Numerous New York City dwellers come to the exclusive club Shortbus to work out problems in their sexual relationships. Rob and Sophia are a happily married couple, except for the fact that she has never experienced sexual climax. This irony follows her to work because she is a couples counselor who frequently has to deal with the sexual issues other couples have. Two of her patients are Jamie and James, a gay couple who have been monogamous for five years and counting. James wants to bring other men in to the relationship, and his own history with depression may hint at an ulterior motive. Ceth (pronounced Seth) may be the perfect addition to their family, but Caleb, a voyeur from across the street, may have his own ideas about that. Sophia visits Severin, a dominatrix with secrets of her own to reveal.Written by
To make the actors more comfortable, the director and the cameramen were stripped naked while filming the orgy scene. See more »
(at around 22 mins) When viewing his profile Ceth reads Magnum's "measurements". An important one is listed as 15cm, which receives a gasp from Sofia. In reality 15cm is a bit under 6 inches, which is about average. See more »
Director John Cameron Mitchell dares to take a retro-clinging America into the twenty-first century with this brave, humanistic art-house film wherein an ensemble cast of little known actors and numerous non-actors portray characters exploring emotions and relationships in a New York City underground club called the Shortbus.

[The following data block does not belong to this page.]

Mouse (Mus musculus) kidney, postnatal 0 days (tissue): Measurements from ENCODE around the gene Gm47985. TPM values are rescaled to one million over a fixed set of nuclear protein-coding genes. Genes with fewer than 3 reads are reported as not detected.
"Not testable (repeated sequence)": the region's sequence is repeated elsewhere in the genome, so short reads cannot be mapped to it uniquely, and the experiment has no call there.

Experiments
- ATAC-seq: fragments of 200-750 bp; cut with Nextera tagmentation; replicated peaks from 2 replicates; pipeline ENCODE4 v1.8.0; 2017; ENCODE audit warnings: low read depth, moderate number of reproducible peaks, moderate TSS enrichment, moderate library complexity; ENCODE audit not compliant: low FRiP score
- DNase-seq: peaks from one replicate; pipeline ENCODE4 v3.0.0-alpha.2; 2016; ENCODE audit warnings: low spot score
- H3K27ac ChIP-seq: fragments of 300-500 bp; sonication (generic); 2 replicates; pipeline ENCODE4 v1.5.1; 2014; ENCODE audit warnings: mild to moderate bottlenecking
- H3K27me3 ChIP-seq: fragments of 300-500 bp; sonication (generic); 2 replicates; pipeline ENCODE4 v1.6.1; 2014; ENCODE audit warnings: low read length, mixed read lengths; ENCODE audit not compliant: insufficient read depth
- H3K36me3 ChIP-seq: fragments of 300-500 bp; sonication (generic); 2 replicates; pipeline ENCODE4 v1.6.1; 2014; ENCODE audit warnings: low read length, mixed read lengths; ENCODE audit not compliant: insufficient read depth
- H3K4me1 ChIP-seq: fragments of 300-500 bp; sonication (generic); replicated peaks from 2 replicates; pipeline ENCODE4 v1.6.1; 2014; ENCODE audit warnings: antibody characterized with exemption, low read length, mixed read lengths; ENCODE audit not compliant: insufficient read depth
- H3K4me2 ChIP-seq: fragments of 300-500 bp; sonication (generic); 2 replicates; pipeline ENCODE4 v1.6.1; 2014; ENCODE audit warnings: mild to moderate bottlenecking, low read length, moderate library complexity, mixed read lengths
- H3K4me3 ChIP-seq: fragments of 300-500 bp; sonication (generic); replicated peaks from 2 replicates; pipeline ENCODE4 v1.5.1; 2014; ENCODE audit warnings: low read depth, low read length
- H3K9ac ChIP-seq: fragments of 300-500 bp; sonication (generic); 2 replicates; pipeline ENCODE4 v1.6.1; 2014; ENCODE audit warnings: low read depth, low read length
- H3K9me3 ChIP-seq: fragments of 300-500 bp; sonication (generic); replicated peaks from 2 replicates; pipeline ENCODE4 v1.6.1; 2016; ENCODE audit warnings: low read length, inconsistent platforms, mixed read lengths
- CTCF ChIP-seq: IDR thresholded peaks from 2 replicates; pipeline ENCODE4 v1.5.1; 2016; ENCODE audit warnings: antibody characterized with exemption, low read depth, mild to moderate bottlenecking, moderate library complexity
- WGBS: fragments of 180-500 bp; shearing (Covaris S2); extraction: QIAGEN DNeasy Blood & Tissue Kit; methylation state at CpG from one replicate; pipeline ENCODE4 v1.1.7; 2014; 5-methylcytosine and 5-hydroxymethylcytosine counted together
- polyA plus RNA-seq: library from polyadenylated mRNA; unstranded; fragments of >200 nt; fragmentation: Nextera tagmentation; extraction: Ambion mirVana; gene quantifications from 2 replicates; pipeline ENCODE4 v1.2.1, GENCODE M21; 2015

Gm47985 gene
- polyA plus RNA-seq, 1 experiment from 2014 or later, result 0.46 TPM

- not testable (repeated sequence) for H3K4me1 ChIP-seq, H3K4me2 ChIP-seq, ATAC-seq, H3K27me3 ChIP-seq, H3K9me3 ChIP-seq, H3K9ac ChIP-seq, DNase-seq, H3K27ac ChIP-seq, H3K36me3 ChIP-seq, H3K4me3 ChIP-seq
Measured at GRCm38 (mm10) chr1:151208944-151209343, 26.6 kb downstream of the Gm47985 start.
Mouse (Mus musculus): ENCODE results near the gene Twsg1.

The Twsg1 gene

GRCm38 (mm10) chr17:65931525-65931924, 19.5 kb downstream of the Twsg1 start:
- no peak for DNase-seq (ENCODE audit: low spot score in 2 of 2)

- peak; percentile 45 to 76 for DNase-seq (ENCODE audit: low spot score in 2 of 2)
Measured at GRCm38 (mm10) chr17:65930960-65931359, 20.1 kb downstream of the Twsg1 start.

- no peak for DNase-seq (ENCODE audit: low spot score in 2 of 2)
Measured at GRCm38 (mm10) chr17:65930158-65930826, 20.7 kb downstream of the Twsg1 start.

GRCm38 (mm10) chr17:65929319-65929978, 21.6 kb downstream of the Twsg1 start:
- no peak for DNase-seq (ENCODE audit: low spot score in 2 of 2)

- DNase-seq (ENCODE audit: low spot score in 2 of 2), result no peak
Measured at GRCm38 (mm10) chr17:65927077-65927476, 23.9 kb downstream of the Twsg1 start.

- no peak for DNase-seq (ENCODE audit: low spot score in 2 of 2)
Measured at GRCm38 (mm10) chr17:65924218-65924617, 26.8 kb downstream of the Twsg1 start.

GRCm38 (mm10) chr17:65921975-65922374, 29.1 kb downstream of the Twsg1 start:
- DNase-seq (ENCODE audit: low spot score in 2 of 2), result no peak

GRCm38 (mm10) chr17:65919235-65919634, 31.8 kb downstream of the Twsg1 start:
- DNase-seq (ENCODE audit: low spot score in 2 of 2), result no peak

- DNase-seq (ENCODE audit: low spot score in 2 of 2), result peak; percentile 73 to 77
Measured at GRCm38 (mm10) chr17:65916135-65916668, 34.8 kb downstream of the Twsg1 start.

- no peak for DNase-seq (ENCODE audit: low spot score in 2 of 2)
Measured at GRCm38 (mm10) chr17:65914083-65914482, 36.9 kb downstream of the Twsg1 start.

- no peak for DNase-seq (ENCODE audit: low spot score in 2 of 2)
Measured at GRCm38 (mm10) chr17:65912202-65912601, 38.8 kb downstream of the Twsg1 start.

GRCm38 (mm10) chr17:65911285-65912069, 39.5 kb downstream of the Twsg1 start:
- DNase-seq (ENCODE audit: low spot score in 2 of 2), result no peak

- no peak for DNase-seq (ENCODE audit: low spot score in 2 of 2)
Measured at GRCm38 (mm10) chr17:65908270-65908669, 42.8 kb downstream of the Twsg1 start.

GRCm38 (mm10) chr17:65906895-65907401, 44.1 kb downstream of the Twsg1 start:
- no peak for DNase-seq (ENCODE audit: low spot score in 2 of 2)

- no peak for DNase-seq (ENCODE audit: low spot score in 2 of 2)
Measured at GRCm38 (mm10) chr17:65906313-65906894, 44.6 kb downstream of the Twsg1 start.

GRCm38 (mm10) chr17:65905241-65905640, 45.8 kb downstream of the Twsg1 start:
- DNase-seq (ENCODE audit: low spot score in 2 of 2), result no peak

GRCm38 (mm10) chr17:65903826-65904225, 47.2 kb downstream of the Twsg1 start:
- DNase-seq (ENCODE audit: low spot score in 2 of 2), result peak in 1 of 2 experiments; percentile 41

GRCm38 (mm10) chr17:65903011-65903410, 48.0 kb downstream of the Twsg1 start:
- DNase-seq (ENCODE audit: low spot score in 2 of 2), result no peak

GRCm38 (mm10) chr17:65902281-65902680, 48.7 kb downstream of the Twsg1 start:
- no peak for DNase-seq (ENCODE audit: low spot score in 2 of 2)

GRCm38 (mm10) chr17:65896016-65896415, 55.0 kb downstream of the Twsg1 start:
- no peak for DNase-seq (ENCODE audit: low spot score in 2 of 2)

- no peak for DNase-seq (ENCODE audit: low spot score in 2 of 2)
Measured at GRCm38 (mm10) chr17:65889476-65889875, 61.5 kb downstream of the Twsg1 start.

As a gay couple with relationship problems, James (Paul Dawson) and Jamie (P.J. DeBoy), consult a young sex therapist named Sofia (Sook-Yin Lee) who, as it turns out, is in need of some therapy herself. The film's weak plot steers them to the Shortbus, wherein sex and open relationships trump everything else in life, as if people obsess about sex every minute of every day. The film's sex scenes are explicit and graphic, but never exploitative.
Most of the characters are to varying degrees pleasantly unique. I especially liked Justin Bond, the club's tour guide. The film's costumes and production design are terrific. Artwork is mod, as you would expect. And the film's music captures a progressive feel, and varies from nouveau jazz to the stirring humanistic anthem "In The End", performed by the entire cast, and led with flair by Justin Bond.
Unorthodox both in substance and style, in a society that too often demands traditional correctness, "Shortbus" is Mitchell's cinematic plea for cultural compassion and mercy, tolerance and acceptance. It is a cinematic theme that is much needed in America, where hatred and intolerance toward all things nonconforming seriously risk diversity of thought and behavior. At the very least, the film is a welcome change from your mainstream Hollywood assembly-line cinematic trash. I suspect, however, that "Shortbus" really is the wave of the future, particularly in forward-looking societies. More power to it.
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